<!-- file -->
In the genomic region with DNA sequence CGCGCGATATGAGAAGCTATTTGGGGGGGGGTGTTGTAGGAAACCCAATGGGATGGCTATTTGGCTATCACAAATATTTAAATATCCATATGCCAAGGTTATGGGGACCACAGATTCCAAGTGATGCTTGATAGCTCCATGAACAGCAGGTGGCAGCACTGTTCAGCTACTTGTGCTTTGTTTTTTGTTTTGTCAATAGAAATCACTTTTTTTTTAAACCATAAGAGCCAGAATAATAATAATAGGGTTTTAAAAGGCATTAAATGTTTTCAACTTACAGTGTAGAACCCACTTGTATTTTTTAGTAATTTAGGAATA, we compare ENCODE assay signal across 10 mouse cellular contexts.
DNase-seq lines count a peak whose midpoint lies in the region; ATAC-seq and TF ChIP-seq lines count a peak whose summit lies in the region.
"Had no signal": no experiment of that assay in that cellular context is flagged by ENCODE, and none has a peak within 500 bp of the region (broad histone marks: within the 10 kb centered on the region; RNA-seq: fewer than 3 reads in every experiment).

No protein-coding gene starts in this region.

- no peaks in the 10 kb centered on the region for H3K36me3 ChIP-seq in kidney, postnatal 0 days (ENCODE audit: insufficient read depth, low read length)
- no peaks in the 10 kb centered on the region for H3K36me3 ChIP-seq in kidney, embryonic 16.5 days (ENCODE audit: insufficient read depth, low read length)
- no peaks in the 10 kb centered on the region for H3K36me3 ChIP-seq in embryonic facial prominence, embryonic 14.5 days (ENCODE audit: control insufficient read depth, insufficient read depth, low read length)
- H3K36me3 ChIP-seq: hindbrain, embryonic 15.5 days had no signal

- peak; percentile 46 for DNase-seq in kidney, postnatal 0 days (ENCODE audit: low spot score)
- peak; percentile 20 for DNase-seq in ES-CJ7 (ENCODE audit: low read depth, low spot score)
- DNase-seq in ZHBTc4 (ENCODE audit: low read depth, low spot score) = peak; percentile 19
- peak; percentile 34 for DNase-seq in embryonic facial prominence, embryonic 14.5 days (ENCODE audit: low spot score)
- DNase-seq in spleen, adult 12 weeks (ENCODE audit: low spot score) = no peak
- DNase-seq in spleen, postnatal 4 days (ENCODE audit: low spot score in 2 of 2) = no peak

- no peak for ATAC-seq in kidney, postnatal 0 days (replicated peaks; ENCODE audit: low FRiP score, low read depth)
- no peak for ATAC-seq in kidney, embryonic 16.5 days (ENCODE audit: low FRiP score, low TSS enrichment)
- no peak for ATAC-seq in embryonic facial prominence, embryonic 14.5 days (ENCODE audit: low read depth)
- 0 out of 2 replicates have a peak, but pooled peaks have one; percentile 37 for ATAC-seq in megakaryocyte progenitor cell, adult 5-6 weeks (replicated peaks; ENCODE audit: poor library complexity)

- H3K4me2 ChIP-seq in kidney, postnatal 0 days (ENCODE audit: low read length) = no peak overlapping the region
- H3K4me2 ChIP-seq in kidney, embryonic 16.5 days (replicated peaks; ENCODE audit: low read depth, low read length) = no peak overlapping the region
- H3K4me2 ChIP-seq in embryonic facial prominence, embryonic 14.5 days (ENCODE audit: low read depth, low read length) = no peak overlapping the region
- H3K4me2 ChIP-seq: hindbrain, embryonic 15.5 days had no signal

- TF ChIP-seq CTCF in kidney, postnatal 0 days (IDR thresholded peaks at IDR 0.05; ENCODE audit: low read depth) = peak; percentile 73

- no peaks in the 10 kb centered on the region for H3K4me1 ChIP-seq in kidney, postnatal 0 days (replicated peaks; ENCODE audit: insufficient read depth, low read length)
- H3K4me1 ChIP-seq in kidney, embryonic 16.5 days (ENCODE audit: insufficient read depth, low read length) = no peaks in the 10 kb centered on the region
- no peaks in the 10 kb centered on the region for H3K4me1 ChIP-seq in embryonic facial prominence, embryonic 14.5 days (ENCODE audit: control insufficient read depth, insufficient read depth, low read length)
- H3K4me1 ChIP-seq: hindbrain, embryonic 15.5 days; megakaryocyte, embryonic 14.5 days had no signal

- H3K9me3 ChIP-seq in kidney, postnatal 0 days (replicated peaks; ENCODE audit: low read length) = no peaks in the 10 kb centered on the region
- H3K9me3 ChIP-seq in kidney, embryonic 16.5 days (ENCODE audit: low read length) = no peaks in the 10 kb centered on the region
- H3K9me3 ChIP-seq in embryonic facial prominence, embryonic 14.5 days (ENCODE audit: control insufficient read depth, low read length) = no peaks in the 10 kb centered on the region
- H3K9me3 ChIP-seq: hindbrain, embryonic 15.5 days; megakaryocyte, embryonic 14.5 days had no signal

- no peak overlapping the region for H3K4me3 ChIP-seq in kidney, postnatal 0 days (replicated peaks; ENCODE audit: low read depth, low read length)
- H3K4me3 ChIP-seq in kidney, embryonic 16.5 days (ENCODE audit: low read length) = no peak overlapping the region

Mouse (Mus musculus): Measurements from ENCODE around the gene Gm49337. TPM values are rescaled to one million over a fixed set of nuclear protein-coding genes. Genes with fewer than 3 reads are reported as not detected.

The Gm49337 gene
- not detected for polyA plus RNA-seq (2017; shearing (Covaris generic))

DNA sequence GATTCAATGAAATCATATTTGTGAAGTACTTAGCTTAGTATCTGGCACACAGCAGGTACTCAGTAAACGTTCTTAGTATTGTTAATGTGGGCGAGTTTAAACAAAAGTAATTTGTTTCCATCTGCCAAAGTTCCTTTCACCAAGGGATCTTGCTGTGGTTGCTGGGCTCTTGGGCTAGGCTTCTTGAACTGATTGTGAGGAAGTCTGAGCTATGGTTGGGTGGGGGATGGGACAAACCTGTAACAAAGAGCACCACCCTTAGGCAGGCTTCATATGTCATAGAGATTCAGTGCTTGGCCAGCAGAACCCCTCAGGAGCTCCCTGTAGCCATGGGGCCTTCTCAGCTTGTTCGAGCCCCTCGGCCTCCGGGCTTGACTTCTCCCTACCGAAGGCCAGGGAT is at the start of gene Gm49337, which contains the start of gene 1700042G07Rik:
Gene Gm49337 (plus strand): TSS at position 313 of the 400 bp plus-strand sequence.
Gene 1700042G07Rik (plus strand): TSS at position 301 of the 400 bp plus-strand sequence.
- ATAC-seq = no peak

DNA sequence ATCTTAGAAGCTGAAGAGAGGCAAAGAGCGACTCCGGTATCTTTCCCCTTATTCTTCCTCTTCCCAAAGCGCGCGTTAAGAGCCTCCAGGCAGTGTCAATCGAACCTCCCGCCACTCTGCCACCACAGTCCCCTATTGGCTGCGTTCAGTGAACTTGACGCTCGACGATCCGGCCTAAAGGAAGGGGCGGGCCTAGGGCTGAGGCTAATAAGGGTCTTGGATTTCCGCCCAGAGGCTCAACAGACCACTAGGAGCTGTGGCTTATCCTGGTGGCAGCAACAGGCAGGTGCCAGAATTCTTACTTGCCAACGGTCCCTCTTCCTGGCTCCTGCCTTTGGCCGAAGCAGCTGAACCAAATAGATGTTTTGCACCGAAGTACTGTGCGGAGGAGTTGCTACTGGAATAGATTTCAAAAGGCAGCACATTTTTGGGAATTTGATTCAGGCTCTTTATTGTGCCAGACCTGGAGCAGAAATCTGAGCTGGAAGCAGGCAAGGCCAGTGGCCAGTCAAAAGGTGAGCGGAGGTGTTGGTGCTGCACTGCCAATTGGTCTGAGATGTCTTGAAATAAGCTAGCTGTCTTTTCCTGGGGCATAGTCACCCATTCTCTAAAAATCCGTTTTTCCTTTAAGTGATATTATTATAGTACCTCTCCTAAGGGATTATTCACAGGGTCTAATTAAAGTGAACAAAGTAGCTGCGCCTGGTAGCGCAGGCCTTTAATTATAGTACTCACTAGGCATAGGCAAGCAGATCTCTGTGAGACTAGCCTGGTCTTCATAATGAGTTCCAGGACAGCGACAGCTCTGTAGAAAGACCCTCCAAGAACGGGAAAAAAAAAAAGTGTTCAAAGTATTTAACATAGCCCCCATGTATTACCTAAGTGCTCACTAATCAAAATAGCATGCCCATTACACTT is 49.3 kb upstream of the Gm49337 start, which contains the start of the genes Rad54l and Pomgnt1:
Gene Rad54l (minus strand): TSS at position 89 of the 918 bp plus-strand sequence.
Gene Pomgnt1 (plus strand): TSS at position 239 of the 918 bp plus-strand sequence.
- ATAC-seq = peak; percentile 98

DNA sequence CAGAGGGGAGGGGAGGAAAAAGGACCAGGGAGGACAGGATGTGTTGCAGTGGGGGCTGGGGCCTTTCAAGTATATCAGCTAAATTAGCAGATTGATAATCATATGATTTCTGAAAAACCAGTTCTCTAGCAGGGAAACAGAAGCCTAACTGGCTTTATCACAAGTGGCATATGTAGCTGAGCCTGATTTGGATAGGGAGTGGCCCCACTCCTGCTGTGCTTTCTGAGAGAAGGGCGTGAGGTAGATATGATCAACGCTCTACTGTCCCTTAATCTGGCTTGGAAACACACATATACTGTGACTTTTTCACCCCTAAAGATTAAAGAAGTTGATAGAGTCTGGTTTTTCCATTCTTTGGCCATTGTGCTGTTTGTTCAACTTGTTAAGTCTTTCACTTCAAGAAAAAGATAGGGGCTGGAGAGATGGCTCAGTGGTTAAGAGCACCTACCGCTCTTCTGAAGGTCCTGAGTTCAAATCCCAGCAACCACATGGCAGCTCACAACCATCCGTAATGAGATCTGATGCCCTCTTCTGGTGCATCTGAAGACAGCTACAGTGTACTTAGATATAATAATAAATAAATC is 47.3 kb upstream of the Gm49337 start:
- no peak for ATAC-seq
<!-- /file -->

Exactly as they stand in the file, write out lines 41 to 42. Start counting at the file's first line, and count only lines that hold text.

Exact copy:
DNA sequence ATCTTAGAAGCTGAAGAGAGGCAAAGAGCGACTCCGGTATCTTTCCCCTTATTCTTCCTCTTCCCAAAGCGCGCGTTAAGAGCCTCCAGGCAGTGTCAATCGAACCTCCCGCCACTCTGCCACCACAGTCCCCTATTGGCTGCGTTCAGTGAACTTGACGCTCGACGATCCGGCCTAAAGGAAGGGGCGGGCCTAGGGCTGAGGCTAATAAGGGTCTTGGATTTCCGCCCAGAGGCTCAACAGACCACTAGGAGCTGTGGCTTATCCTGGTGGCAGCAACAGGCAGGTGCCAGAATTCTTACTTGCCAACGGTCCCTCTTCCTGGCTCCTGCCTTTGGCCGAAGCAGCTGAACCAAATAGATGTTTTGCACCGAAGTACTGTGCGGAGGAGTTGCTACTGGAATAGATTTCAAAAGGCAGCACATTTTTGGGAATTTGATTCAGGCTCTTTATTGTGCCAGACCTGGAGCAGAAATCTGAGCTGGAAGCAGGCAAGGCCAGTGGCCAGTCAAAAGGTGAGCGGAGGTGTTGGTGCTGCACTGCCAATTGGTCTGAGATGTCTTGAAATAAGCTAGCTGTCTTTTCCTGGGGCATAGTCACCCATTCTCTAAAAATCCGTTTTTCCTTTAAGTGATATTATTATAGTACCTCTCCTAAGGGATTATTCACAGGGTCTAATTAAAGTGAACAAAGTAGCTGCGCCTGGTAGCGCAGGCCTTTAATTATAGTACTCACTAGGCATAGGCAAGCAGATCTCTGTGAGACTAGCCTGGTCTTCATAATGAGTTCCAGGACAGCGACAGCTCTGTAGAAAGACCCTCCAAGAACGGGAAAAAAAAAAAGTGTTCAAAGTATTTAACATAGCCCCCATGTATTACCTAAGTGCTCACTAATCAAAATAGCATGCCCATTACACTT is 49.3 kb upstream of the Gm49337 start, which contains the start of the genes Rad54l and Pomgnt1:
Gene Rad54l (minus strand): TSS at position 89 of the 918 bp plus-strand sequence.